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US and EU to seek trade protection for red & pink coral
09
Oct '09
SeaWeb's Too Precious to Wear campaign hailed announcement that the United States and the European Union will seek international trade protection for red and pink coral. "This decision is a major step toward safeguarding the future of these species and the livelihoods that depend on them," said Dawn M. Martin, president of SeaWeb. The European Commission indicated that EU Member States were in favor of a request from the United States to co-sponsor a proposal to list red and pink coral under Appendix II at the next Convention on International Trade in Endangered Species (CITES) Conference of Parties, to be held in March 2010.

Scientists, conservationists and jewelers applauded the leadership of the United States and the EU, claiming that protection for red and pink coral is long overdue, and urged other CITES member countries to support the proposal. The decision comes after a workshop on red and pink coral was held in Naples, Italy in September. EU Member States had decided that they would consider the U.S. request after the workshop concluded. Red and pink corals, also known as Corallium, are among the world's most valuable wildlife commodities.

They are widely traded and highly valued in the jewelry and home decor industries, with a finished necklace retailing for up to tens of thousands of dollars. The species were considered for Appendix II protection in 2007. At the last Conference of Parties, the proposal passed the initial committee vote, but was overturned in the final plenary vote, due to implementation concerns, which were discussed at the recent Naples workshop.

"The EU's decision to support international trade protection for red and pink coral will help ensure the proposal is met with success at the next CITES meeting," said Dr. Andy Bruckner of the Living Oceans Foundation. "Years of mismanagement and overfishing have put these species at great risk. A CITES Appendix II listing for Corallium will go a long way toward ensuring sustainable management of this species. It is now imperative that other countries support the U.S. and EU proposal."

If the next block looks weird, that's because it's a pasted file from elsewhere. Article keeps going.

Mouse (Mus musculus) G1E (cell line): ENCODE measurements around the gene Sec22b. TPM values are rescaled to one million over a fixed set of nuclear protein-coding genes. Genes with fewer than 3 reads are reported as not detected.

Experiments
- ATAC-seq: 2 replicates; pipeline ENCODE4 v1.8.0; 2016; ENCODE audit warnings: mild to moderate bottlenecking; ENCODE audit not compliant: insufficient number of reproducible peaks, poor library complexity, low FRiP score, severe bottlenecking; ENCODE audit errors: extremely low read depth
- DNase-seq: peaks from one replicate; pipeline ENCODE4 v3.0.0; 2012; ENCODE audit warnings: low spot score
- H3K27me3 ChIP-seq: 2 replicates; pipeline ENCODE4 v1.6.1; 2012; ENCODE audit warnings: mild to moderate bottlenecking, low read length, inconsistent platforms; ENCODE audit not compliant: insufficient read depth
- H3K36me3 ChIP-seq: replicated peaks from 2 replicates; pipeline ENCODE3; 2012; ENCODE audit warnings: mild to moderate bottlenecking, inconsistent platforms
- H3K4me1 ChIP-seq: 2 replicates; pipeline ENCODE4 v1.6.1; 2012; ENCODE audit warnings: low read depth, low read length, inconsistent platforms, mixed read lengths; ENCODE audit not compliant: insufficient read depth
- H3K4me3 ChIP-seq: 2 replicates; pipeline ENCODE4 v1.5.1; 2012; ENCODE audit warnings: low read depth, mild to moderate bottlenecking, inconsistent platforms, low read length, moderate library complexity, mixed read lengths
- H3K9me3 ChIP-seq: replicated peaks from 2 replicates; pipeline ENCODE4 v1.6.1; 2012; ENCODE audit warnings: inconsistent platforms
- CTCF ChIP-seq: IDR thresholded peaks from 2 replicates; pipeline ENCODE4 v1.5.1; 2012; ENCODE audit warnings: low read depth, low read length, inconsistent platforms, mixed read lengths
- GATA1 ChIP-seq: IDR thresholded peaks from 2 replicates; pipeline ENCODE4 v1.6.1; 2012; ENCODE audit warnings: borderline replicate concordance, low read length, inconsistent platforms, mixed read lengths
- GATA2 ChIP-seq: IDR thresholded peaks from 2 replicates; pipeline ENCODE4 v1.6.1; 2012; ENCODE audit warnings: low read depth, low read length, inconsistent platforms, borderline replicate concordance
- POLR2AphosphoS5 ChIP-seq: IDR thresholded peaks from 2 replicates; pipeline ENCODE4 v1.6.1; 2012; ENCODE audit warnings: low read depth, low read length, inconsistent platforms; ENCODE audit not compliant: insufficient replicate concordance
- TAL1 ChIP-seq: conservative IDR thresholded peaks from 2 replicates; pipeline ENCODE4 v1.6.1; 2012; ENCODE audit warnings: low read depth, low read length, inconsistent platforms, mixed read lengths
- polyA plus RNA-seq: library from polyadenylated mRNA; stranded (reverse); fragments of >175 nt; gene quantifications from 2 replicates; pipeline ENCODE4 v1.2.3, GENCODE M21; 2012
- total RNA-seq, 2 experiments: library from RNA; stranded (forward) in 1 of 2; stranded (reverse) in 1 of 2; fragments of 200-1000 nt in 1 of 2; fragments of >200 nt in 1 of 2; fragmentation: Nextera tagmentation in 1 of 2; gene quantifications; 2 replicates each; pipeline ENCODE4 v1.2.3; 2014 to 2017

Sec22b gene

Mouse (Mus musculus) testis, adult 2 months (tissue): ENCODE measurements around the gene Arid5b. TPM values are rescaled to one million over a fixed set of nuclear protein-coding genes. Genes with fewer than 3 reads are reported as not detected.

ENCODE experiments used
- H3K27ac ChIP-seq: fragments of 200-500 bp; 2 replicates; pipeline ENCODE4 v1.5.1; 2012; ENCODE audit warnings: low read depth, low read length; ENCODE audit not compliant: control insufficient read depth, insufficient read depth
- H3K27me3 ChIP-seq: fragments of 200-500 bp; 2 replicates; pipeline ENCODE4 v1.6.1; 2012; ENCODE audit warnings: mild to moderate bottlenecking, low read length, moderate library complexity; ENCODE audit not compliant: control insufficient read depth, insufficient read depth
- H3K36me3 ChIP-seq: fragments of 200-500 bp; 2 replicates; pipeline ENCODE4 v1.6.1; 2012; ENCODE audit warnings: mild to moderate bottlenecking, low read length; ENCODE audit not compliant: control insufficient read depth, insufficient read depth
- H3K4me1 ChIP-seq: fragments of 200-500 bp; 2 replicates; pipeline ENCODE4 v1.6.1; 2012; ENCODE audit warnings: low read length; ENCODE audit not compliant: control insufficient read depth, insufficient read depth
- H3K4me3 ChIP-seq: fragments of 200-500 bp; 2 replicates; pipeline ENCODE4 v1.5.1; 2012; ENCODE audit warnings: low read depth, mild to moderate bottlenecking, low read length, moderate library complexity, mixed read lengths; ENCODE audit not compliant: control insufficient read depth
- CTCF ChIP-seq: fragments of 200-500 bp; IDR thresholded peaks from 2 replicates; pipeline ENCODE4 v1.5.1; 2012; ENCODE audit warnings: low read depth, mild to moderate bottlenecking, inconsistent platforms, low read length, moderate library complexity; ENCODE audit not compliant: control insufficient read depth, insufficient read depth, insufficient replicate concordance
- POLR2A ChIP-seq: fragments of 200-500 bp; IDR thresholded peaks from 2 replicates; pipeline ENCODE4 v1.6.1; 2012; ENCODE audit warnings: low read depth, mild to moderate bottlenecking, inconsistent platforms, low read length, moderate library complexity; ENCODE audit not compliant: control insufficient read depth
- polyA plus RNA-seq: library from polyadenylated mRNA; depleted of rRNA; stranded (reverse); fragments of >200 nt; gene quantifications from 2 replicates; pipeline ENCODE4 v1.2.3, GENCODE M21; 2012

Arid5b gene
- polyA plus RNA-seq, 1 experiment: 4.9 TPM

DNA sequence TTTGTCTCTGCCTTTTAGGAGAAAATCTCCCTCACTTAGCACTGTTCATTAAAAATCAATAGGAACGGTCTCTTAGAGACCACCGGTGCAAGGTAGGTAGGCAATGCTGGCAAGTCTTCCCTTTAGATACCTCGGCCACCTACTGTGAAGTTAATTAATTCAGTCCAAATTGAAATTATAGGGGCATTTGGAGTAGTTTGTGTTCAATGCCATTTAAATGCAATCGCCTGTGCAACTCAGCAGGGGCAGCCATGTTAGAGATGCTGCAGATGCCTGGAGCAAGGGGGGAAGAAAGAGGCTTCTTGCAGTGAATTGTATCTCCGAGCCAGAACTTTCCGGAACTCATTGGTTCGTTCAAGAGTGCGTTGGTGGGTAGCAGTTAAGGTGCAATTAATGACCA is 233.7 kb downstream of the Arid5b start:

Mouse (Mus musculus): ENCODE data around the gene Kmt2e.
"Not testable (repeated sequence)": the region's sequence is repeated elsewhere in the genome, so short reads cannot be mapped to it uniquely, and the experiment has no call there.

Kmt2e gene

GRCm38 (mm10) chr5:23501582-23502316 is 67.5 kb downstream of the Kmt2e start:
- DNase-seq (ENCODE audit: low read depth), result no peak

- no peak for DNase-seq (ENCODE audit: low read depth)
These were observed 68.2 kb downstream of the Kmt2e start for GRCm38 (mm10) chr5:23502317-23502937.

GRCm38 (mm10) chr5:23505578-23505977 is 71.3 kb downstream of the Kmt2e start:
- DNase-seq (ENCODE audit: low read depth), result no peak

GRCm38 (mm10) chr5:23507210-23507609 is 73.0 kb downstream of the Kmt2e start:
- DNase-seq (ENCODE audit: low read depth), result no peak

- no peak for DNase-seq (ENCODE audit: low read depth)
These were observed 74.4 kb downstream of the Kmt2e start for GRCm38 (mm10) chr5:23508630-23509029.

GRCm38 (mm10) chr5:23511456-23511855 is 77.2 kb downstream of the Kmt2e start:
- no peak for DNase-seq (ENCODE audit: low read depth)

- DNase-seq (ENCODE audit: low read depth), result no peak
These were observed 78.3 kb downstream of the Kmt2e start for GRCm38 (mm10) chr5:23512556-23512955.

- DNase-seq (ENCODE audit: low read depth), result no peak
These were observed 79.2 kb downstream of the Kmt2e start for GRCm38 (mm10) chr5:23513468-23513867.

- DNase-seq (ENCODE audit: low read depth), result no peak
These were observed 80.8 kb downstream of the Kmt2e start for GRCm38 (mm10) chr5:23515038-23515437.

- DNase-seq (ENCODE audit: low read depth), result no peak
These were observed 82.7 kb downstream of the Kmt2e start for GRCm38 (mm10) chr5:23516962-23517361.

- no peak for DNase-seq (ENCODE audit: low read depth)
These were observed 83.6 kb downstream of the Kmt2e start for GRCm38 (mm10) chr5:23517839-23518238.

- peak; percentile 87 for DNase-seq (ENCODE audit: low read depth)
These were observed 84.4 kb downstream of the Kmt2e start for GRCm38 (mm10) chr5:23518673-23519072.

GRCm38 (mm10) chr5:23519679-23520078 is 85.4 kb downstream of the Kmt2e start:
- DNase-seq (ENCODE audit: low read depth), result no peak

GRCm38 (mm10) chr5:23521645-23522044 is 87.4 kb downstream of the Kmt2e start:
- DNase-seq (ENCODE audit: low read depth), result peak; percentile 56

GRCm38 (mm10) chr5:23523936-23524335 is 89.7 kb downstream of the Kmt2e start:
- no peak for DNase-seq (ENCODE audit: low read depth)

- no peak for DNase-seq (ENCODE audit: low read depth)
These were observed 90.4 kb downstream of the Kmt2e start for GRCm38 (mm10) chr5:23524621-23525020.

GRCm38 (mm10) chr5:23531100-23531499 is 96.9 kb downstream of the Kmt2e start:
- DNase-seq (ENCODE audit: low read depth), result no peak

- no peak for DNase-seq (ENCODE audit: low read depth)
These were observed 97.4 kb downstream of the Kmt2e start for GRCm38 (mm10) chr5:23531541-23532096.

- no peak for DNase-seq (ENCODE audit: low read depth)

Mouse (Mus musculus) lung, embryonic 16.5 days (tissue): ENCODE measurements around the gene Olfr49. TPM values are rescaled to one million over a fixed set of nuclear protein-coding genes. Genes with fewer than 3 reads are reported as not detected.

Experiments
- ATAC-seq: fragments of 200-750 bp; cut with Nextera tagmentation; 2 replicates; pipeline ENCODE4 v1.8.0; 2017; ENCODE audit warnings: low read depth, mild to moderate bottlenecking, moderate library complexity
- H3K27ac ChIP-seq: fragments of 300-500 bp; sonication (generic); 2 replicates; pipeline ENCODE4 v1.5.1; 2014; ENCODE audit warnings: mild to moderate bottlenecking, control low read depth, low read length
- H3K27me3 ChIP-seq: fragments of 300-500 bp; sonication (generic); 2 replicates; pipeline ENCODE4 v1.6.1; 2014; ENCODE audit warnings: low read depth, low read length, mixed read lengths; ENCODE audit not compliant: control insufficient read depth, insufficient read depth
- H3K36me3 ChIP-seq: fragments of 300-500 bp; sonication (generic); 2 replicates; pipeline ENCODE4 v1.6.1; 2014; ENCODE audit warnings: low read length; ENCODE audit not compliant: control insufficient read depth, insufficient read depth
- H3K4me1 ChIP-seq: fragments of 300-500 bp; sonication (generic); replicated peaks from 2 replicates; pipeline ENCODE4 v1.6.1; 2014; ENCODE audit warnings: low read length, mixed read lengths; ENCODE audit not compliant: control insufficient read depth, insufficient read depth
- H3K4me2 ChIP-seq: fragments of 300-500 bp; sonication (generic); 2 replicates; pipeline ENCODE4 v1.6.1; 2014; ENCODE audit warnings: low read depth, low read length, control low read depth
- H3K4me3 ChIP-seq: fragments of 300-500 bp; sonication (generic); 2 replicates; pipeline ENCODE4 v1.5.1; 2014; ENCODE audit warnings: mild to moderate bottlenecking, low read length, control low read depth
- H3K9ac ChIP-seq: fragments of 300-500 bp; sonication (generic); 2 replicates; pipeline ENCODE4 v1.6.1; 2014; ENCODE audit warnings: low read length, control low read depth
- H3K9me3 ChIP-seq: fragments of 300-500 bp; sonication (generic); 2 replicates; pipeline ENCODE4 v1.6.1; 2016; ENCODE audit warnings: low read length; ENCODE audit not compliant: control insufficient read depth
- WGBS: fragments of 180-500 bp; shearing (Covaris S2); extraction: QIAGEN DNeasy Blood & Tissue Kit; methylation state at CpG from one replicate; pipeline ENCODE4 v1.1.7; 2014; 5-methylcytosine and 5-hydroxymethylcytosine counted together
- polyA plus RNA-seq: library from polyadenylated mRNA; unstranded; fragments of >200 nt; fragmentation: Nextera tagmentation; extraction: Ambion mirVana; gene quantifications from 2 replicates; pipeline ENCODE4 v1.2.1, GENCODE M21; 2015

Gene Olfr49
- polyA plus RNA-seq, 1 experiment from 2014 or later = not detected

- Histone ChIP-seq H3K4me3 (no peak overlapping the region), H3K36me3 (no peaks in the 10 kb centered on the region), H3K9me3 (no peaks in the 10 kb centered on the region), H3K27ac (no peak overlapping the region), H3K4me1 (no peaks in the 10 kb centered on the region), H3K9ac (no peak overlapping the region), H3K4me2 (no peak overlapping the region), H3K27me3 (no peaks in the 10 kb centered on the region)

The United States and the EU have placed significant pressure on these animals, with the U.S. importing more than 26 million pieces from 2001 to 2006. More than 2,000 species of coral are currently afforded CITES protection, including precious black coral, also used for jewelry. The global black coral trade is estimated at five metric tons, compared to 30-50 tons for Corallium.

An Appendix II listing for red and pink coral would not prohibit trade, but would ensure international trade in these long-lived, slow-growing species is carefully monitored via a system of export permits, which will help to reduce trade in illegally fished coral. Countries wishing to export red and pink coral would be required to issue a scientific finding that proves trade is not detrimental to the survival of these species. Yet a CITES listing is not a panacea. Strong local and regional management in the Mediterranean and the Pacific is needed to secure the future of these species and the rich traditions and livelihoods that depend on them.


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